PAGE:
What would happen if people made reservations, and then did not show up? I know of people who make reservations at Yosemite the first day that they can, holding the reservation until they know for sure that they will not use it. Unfortunately, that prevents others from making plans.

Please do NOT do this. The first-come-first-served process has worked very well since before the Park existed, and it works well today. Adding a reservation system will create a new barrier to the Park's use, and my understanding is that is NOT what you are trying to do.

Thank you for providing the opportunity to comment.


I think that there is a need to build more campsites to solve overcrowding . Charging a campsite use fee is fair to everyone. Reasonable day use or seasonal use fees could be issued at the Park Offices for campsite users. I am not in favor of any fee for park entrance or water exclusive use.


My comment is more about Rainy Lake than the rest of the park because I have never camped south of the BIG Lake. This summer I made 4 trips and found sites with no problem, twice we came up on a Friday, the other 2 times were on Sundays. All 4 trips we commented on all the vacant camp sites on a weekend. July and August were the months we were there, supposedly the busy time for the park. I like the spur of the moment trips because of high wind on the lake. I just don’t see how changing it to permits will be better for the majority of the users on Rainy. I hope they take into consideration the opinion of the people that use the park. We have been going up VNP (Rainy) for 10 years we have always found a site. You just need to understand that arriving on Sunday or before Thursday is a GUARANTEE for a camp site. I also think we pay for this park with our taxes why get charged twice


Did anyone make it to any of the meetings?Interested to hear what was said by park officials and or guests of the park.c63


I wholeheartedly agree with the comments above and especially John Benshoof's. The adventure begins with seeing which campsite you will find open. In early June, we were thrilled to find Hoist Bay open. That rarely occurs. Don't change anything!


There is always a tendency to take a system wich works well and try to make it better. In this case the current setup at VNP is what makes it special. As a frequent user the charm of the park is it's simplicity. launch the boat and the adventure begins, finding a campsite is part of the experience. We have found new campsites when when the old favorites have been full and they often become the new favorite. This is one government operation that is not over regulated, please don't succumb to the temptation to make it so.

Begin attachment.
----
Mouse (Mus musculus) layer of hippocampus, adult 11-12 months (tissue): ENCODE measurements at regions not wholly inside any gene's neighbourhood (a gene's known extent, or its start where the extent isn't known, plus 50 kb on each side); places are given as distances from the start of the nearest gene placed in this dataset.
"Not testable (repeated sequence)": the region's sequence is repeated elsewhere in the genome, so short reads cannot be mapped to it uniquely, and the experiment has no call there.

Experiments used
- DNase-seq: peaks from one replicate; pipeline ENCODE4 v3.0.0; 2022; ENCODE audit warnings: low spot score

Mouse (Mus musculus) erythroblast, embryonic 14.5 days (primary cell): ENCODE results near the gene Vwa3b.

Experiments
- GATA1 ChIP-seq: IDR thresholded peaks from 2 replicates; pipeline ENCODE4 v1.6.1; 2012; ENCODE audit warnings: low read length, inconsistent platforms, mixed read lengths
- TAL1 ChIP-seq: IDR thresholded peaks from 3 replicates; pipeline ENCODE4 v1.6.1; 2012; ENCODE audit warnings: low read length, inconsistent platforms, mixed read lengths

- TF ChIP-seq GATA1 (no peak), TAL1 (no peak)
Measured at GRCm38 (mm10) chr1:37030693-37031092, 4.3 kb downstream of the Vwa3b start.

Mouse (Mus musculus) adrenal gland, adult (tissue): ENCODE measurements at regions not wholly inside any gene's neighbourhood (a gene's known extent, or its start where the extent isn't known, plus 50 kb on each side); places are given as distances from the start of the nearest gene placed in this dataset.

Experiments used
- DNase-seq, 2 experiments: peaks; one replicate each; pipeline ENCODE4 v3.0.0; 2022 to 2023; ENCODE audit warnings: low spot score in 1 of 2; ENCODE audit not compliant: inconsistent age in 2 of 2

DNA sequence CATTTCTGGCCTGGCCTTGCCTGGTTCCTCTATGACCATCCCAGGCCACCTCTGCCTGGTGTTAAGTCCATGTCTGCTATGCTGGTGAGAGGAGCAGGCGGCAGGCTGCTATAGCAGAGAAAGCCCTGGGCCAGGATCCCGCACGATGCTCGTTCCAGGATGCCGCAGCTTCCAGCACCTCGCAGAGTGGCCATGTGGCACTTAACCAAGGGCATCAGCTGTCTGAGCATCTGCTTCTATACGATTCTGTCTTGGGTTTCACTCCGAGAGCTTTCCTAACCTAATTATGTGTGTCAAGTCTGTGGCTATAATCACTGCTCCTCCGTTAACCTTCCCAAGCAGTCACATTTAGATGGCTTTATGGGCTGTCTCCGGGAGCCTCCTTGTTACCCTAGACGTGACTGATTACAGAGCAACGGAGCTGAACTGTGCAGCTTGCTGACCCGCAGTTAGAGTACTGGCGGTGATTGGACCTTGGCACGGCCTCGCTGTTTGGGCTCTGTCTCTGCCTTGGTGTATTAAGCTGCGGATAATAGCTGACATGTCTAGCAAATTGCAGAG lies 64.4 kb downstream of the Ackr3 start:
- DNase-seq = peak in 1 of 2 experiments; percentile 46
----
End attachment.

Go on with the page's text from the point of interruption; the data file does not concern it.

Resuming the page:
We would not like a reservation system for camping. As already posted, the good sites would always be booked way in advanced and no body would ever get to stay at those sites if you went last minute. This has happened at the state park level and all the preferred sites are taken a year in advanced. We have been going up there for years and have never had an issue getting a site. We don't always get the exact one we want but there are a lot of good sites to choose from.


I agree with statements above. Why change something that isn't broken. The first come first serve basis and no fees are some of the reasons we LOVE VNP so much. My family often makes spontaneous trips to Rainy Lake based on weather, fishing reports, and time available to get up there. We usually try to get to VNP at least 3 times in the summer if not more. If the system changed to a reservation system I don't see us using it as much because it would be more challenging to get a site in those spontaneous trips or we wouldn't be able to go up there as we please. I am all for leaving it the way it is. I agree with previous posts to make a campground closer to the visitor’s center for those who can't boat in but still want to enjoy the Park.